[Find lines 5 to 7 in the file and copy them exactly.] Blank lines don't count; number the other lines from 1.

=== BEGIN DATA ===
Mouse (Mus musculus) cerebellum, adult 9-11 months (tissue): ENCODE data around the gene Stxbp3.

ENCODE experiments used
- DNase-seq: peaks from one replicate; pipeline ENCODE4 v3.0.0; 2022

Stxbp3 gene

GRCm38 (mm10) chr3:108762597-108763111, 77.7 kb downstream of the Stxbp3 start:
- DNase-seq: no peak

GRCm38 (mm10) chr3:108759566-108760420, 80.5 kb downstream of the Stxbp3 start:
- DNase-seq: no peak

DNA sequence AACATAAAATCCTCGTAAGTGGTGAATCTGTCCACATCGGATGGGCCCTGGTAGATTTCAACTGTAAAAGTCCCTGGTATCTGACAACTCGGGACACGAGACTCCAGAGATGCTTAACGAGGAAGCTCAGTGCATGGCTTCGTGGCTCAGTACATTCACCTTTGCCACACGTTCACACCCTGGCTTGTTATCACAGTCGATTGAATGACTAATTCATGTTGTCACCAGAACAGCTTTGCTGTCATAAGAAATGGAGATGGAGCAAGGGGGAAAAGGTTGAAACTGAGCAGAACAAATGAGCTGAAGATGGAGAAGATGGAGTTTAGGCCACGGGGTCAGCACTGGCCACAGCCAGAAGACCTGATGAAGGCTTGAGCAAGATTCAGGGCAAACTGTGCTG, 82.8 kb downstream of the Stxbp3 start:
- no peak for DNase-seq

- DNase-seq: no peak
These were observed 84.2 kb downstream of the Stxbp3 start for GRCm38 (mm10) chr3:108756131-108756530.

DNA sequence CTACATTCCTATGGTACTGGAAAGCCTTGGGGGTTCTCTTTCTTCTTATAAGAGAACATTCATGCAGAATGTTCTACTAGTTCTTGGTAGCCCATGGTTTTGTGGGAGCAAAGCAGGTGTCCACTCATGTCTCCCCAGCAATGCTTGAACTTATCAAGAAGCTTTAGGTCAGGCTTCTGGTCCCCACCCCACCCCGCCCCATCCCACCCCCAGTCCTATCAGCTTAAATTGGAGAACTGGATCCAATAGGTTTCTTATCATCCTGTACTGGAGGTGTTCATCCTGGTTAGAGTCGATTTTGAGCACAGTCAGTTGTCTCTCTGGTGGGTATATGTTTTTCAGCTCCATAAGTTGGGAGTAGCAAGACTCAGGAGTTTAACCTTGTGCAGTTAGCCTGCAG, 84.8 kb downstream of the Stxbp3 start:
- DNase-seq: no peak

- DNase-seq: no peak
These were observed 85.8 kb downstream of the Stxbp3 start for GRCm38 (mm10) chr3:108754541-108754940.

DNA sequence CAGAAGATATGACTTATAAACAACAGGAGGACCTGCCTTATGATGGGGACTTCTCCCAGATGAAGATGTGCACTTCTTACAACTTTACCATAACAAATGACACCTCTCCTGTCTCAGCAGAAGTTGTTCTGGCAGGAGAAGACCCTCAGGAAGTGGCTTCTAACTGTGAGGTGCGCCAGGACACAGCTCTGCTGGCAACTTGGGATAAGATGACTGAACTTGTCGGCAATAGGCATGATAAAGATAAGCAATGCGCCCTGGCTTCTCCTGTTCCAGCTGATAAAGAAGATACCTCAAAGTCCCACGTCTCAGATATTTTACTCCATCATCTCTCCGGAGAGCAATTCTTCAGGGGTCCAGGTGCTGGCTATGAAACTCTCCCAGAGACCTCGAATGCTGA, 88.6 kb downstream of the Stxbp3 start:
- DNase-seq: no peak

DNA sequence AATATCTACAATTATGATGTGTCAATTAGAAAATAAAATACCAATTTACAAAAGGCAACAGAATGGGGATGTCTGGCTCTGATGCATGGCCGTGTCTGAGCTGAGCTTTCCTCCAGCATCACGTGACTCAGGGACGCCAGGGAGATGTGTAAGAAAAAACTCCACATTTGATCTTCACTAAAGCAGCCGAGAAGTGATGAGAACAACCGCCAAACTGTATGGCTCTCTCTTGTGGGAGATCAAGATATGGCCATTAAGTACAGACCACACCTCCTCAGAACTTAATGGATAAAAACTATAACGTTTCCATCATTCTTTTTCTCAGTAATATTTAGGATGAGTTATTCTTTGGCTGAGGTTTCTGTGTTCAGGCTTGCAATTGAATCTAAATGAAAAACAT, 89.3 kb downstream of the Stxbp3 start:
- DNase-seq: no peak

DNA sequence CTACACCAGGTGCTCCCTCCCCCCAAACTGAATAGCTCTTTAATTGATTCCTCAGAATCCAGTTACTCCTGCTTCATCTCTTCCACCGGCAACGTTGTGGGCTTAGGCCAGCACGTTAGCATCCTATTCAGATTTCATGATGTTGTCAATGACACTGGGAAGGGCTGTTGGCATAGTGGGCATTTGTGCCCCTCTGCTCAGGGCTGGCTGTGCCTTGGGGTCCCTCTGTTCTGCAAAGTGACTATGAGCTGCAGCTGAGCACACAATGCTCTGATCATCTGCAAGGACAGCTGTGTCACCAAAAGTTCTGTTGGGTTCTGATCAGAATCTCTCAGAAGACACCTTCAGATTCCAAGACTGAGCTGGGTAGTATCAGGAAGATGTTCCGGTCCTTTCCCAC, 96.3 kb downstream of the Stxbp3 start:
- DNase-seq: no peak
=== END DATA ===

GRCm38 (mm10) chr3:108762597-108763111, 77.7 kb downstream of the Stxbp3 start:
- DNase-seq: no peak

GRCm38 (mm10) chr3:108759566-108760420, 80.5 kb downstream of the Stxbp3 start: